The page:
Farmworkers are routinely exposed to pesticides through a variety of pathways. For example, workers who perform tasks in pesticide-treated areas risk exposure from direct spray, aerial drift, or contact with pesticide residues on the crop or soil. Workers who mix, load, or apply pesticides can be exposed to pesticides from spills, splashes, and defective, missing, or inadequate protective equipment. 

Pesticide risk is not limited to occupational exposure in the fields or nurseries. Farmworkers may inadvertently bring pesticides home to their families through residue on their clothes or tools. For those living near the land they work, additional exposure pathways include ingestion of contaminated groundwater, outdoor recreation, or eating produce grown near the crops sprayed with pesticides. 

The issues most frequently seen by legal advocates in four of the largest farmworker states include conflicts over wages and hours, substandard farmworker housing, sexual harassment, and health and safety concerns. However, the frequencies of these cases are not tracked at the state or federal level, and many incidents do not result in litigation.  

Summary of Employment Laws with Protections for Farmworkers 

The Wage and Hour Division is responsible for administering several statutes that extend various protections to different types of agricultural workers. The coverage and requirements of these statutes may overlap. For more assistance with the requirements of each law, see the sections below. Because the interplay between the laws can be complex, please contact the nearest Wage and Hour District office with specific questions. 

  • The Fair Labor Standards Act (FLSA) contains Federal minimum wage, overtime, recordkeeping, and child labor requirements for covered agricultural employers.  
  • The Migrant and Seasonal Agricultural Worker Protection Act (MSPA) protects migrant and seasonal agricultural workers by establishing employment standards related to wages, housing, transportation, disclosures, and recordkeeping. The MSPA also requires farm labor contractors (FLCs) and farm labor contractor employees (FLCEs) to register with the U.S. Department of Labor and to obtain special authorization before housing, transporting, or driving covered workers.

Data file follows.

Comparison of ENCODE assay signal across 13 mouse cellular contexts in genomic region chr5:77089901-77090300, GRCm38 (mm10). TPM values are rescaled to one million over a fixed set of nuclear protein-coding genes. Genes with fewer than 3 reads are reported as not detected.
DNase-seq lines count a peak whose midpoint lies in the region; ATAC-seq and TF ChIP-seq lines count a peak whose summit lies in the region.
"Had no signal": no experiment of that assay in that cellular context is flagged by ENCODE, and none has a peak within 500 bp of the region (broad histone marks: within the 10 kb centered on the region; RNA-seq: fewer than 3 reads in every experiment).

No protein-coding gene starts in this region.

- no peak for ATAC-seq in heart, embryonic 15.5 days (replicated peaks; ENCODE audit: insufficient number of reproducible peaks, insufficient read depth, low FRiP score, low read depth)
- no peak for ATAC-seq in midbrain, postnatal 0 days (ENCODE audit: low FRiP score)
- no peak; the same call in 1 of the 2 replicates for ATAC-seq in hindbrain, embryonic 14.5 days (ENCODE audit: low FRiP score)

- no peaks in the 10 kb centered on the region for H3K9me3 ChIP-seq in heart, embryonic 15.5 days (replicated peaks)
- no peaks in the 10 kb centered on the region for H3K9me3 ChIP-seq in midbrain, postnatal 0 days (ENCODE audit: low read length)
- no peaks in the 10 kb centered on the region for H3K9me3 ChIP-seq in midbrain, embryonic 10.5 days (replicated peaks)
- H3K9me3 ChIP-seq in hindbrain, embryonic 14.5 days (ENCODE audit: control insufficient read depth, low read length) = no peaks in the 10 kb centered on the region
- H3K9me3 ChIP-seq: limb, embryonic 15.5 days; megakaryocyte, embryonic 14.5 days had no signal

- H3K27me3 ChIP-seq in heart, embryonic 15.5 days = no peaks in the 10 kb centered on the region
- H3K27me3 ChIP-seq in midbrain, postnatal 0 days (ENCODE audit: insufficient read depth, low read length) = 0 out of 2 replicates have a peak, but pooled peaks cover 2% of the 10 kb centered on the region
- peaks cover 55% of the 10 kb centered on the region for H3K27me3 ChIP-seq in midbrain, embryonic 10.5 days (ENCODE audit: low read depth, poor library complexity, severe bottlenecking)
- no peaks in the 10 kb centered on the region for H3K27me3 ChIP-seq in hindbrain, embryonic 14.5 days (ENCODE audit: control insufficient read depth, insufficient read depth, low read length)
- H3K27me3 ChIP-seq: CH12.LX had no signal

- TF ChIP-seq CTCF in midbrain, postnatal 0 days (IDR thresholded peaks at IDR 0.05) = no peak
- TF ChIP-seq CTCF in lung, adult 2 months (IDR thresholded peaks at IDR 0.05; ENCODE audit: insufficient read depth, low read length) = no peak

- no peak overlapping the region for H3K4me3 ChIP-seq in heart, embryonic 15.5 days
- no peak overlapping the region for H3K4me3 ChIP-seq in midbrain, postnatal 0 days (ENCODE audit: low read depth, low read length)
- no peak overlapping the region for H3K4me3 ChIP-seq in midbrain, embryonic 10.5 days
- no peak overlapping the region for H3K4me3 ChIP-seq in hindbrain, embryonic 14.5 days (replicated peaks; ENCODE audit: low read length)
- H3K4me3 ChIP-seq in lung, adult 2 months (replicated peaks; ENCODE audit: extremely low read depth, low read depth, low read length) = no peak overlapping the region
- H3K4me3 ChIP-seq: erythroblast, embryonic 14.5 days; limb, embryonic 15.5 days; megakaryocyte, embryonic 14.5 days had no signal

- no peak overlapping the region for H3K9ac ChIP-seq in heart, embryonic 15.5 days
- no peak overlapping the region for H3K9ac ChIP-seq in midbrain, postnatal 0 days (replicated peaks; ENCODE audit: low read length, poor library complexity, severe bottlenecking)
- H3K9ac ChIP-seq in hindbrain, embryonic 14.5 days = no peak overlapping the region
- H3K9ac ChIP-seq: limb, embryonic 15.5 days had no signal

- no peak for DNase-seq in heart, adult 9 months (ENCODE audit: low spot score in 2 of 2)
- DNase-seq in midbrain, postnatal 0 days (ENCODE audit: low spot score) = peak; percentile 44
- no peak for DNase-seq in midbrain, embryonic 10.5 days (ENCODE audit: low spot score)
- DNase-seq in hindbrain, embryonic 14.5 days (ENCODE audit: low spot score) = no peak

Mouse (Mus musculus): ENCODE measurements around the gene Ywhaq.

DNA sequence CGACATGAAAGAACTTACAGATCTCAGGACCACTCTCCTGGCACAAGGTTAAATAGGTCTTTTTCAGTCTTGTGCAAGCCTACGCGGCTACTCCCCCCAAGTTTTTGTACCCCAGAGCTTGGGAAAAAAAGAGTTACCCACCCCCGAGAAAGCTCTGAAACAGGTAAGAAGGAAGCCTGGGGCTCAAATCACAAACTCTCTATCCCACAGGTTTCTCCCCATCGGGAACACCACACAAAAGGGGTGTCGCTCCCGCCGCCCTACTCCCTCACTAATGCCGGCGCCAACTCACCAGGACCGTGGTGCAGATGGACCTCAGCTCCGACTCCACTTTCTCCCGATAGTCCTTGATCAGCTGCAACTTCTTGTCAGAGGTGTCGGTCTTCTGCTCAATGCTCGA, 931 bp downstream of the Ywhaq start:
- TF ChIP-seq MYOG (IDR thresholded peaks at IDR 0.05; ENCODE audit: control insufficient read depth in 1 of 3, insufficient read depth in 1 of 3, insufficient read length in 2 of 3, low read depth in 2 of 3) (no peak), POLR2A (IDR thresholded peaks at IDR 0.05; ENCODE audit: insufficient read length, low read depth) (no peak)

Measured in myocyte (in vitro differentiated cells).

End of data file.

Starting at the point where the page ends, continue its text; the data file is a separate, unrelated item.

• The H-2A visa program establishes standards related to recruitment, wages, housing, transportation, and recordkeeping for employers of temporary non-immigrant agricultural workers admitted to the country under section 218 of the Immigration and Nationality Act. 

File a Complaint 

Employees have a right to file a safety and health complaint or a whistleblower complaint. Find out more below about how to file each type of complaint. 

How to File a Safety and Health Complaint 

You (or your representative) have the right to file a confidential safety and health complaint and request an OSHA inspection of your workplace if you believe there is a serious hazard or if you think your employer is not following OSHA standards. The complaint should be filed as soon as possible after noticing the hazard. A signed complaint is more likely to result in an onsite inspection. 


Use the Online Complaint Form to submit your complaint to OSHA.  


En Espanol: https://www.osha.gov/sites/default/files/OSHA7_SPANISH.pdf 

Complete the OSHA Complaint Form or write a letter describing your complaint, and then fax, mail, or email it back to your local OSHA office. To find your local office: https://www.osha.gov/contactus/bystate 


Call Your Local OSHA Office or 800-321-6742 (OSHA) 

OSHA staff can discuss your complaint with you and respond to any questions you may have. To find your local office: https://www.osha.gov/contactus/bystate 

In Person - Visit Your Local OSHA Office 

OSHA staff can discuss your complaint with you and respond to any questions you may have. To find your local office: https://www.osha.gov/contactus/bystate 

Boise Area Office 

1387 S. Vinnell Way, Suite 218 
Boise, ID 83709 

Phone: (208) 321-2960 
Fax: (208) 321-2966 

How to File a Whistleblower Complaint 

You have the right to file a whistleblower complaint with OSHA if you believe your employer retaliated against you for exercising your rights as an employee under the whistleblower protection laws enforced by OSHA.  

In states with OSHA-approved State Plans, employees may file complaints with Federal OSHA and with the State Plan.  

See the Whistleblower Protection Program website to learn more. 


Use the Online Whistleblower Complaint Form to submit your complaint online to OSHA 


Complete the Online Whistleblower Complaint Form, or write a letter describing your complaint and fax, mail, or email either a letter describing your complaint or a printed copy of your completed Online Whistleblower Complaint Form to your local OSHA office. Please make sure that your correspondence includes your name, mailing address, email address, and telephone or fax number so we can contact you to follow up.